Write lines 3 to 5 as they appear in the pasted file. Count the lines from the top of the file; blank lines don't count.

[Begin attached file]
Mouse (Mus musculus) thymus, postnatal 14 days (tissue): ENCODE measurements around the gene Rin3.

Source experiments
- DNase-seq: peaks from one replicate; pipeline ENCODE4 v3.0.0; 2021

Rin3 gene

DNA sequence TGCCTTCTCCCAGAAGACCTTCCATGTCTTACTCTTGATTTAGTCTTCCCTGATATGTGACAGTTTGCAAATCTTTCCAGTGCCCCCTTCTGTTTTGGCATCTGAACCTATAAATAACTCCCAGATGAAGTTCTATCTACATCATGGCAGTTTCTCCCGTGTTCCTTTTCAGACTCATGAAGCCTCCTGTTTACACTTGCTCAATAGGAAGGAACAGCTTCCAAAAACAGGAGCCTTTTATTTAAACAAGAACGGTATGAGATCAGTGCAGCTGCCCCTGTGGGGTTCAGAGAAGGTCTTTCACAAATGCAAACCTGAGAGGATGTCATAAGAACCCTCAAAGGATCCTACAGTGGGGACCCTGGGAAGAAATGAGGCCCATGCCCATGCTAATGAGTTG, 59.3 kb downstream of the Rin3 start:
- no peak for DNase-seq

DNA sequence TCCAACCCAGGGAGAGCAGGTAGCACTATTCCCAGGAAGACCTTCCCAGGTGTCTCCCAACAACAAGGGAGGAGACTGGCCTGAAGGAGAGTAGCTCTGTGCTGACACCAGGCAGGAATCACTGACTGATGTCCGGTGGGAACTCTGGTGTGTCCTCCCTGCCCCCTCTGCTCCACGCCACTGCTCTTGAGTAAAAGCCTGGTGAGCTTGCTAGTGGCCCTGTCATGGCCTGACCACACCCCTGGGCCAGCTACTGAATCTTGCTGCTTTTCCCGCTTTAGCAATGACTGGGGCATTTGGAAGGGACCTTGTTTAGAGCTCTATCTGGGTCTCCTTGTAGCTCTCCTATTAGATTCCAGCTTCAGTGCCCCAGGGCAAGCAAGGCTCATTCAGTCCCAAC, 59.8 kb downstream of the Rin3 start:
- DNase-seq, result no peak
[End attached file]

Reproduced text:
- DNase-seq: peaks from one replicate; pipeline ENCODE4 v3.0.0; 2021

Rin3 gene

DNA sequence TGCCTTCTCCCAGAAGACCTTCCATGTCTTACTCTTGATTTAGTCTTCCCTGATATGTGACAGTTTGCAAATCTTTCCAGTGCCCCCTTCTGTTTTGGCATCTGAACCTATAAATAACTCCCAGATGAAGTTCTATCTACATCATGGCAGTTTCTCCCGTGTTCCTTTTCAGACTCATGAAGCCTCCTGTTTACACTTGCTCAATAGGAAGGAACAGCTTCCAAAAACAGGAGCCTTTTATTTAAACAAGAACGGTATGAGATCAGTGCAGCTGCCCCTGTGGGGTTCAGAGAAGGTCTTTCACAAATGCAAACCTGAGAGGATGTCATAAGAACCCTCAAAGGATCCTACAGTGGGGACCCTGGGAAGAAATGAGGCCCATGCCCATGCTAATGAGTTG, 59.3 kb downstream of the Rin3 start: